Are you the parent of a child with a disability that has been unable to convince special education personnel that your child needs special education services? Did you read my number 1 article; What are the 13 Categories of Disability for Special Education Eligibility, and wonder how you could use this information to benefit your child? This article is for you, because I will be discussing 3 ways for you as a parent to use the 13 disability categories, to benefit your child.
#1 Way: Bring the eligibility category list to your child’s eligibility meeting. Use this list to advocate that your child’s disability is one of the covered 13 disabilities in the webmastershall Individuals with Disabilities Education Act of 2004 (IDEA 2004). For Example: Schools are reluctant to recognize Specific Learning Disabilities and provide correct remediation, so knowing the definition of Specific Learning Disability (Exhibits a disorder in one or more of the basic psychological processes-such as visual, motor language etc-which negatively affects a child’s education) can help you advocate for this disability category. Once your child is identified as LD you can investigate what the research based method is to re-mediate your child’s learning disability, and advocate for these services for your child.
#2 Way: Use the list to advocate for an appropriate disability category for your child. In order to determine appropriate services and remediation that a child needs, the child’s disabilities must be appropriately determined.For Example: Many school personnel want to state that children with Autism actually should be categorized as Emotionally Disturbed (ED). While the disability category is not supposed to determine services, in reality it often does; and children with ED categories are often denied educational services. In this example use the definition of ED from my article “… an inability to learn that cannot be explained by intellectual, sensory, or health factors” to advocate that your child has other issues that are affecting their ability to learn, so therefore your child cannot be labeled Emotionally Disturbed. Many children with Autism have issues related to the Autism, Sensory Integration issues, expressive and receptive speech difficulties, and Learning Disabilities that may explain their difficulty with learning. This leaves out ED as a disability category, because the child has other issues that are causing the difficulty with learning.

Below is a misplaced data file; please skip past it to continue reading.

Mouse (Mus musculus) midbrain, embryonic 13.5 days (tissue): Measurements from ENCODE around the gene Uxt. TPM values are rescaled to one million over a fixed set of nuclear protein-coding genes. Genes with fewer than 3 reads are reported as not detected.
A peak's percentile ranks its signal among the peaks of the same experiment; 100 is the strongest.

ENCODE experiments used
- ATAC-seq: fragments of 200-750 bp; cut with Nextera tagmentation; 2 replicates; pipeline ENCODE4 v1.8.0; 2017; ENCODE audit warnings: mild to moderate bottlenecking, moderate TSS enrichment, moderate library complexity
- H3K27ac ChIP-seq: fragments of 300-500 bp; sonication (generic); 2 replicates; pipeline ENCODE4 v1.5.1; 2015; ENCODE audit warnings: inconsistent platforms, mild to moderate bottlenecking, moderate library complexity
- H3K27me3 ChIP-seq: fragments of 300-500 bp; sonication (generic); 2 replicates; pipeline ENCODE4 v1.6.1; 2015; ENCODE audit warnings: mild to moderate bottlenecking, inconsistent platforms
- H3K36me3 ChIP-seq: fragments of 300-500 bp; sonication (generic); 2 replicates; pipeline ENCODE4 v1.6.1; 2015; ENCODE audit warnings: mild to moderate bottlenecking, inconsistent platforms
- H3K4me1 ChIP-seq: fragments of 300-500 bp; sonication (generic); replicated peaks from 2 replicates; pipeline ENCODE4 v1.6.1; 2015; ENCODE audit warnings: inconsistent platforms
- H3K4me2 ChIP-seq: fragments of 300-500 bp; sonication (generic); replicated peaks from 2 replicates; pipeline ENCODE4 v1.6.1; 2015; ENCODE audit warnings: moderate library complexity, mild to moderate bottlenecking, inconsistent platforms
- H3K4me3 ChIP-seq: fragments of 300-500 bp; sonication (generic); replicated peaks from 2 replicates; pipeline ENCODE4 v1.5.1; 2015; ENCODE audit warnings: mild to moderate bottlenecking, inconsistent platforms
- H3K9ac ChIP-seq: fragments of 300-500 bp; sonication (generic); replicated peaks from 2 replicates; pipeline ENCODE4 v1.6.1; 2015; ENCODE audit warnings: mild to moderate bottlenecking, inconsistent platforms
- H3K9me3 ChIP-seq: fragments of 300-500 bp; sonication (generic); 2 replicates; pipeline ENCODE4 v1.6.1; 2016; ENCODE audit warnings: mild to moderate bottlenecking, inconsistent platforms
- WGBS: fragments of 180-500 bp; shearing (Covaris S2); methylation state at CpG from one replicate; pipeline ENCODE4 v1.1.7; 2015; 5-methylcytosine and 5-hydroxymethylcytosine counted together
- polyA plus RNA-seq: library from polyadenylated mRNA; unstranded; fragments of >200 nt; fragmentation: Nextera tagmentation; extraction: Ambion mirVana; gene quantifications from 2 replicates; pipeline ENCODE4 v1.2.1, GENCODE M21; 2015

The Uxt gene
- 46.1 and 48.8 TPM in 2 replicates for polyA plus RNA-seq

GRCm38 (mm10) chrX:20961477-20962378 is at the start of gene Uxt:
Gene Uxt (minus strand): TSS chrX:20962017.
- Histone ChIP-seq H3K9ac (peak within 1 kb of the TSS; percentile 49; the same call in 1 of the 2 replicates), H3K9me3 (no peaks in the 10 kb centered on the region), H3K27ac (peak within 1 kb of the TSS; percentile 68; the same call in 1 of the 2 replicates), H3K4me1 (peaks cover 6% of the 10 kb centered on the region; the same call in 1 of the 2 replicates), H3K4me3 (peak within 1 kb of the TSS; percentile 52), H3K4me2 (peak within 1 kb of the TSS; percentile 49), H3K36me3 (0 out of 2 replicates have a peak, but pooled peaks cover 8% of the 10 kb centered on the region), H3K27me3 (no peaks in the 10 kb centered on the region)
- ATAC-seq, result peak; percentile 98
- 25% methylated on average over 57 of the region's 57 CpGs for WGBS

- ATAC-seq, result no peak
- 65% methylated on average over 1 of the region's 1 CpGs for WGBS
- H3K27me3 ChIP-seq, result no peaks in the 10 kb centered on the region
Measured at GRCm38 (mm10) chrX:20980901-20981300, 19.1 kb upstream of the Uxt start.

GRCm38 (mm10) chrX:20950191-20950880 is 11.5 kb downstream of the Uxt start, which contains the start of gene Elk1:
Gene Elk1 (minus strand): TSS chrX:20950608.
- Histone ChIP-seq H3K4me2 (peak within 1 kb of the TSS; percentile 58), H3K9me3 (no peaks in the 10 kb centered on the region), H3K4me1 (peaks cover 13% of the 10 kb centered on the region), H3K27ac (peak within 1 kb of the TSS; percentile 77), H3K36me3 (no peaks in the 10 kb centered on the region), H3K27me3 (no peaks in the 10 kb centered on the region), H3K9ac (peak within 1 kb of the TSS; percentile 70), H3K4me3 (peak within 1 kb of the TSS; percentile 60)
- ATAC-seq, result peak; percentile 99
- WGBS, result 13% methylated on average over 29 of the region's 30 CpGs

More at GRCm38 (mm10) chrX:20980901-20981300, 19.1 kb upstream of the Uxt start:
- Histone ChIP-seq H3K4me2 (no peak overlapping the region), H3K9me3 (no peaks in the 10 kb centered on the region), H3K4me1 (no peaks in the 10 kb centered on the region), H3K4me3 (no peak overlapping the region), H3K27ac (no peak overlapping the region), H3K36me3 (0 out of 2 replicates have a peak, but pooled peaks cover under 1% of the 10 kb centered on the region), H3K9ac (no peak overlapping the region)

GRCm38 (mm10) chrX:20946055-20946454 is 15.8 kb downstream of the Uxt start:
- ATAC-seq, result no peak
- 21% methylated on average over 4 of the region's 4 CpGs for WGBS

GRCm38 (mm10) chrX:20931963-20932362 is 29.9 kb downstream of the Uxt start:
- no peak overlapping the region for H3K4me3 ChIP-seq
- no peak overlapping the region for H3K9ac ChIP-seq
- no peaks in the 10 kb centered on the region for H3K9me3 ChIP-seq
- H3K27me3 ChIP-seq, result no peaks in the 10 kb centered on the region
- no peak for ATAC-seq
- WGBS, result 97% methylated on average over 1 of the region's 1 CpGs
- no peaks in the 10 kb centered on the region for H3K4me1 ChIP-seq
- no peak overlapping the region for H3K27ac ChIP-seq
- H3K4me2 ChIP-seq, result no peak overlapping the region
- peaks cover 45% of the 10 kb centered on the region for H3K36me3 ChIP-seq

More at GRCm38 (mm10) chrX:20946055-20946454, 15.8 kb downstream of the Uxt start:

#3 Way: Use the category list to educate yourself about the category of OHI: The child exhibits limited strength, alertness, due to chronic or acute health problems, including but not limited to asthma, ADD/ADHD, etc, which negatively affects your child’s education.
Be careful about allowing your school district to use this category if your child has ADD or ADHD, and may have learning disabilities. Some school districts may be offering OHI as a compromise when parents believe that their child may have Learning Disabilities. The school district may then refuse to give the child educational services, that they may need. OHI is not a compromise for a specific learning disability category, in my opinion. Children with Learning Disabilities need appropriate remediation which can only be given if the child’s Learning Disabilities are recognized by special education personnel.
By educating yourself about the 13 Disability categories you can increase your child’s chance of being found eligible for special education services, and also increase their chances of being found eligible under the appropriate disability category. It will also increase your child’s chances of receiving an appropriate education! Keep fighting for your child, they are depending on you.
JoAnn Collins is a successful special educational advocate for over 20 years and author of the book “Disability Deception; Lies Disability Educators Tell and How Parents Can Beat Them at Their Own Game!” The book is filled with truths about special education, for parents, and lots of easy to use advocacy tips. Check out her blog at: http://specialeducationspotlight.disabilitydeception.com. For more information on the book and special education as well as testimonials on her book, please go to: http://www.disabilitydeception.com. For questions or comments feel free to E mail me at: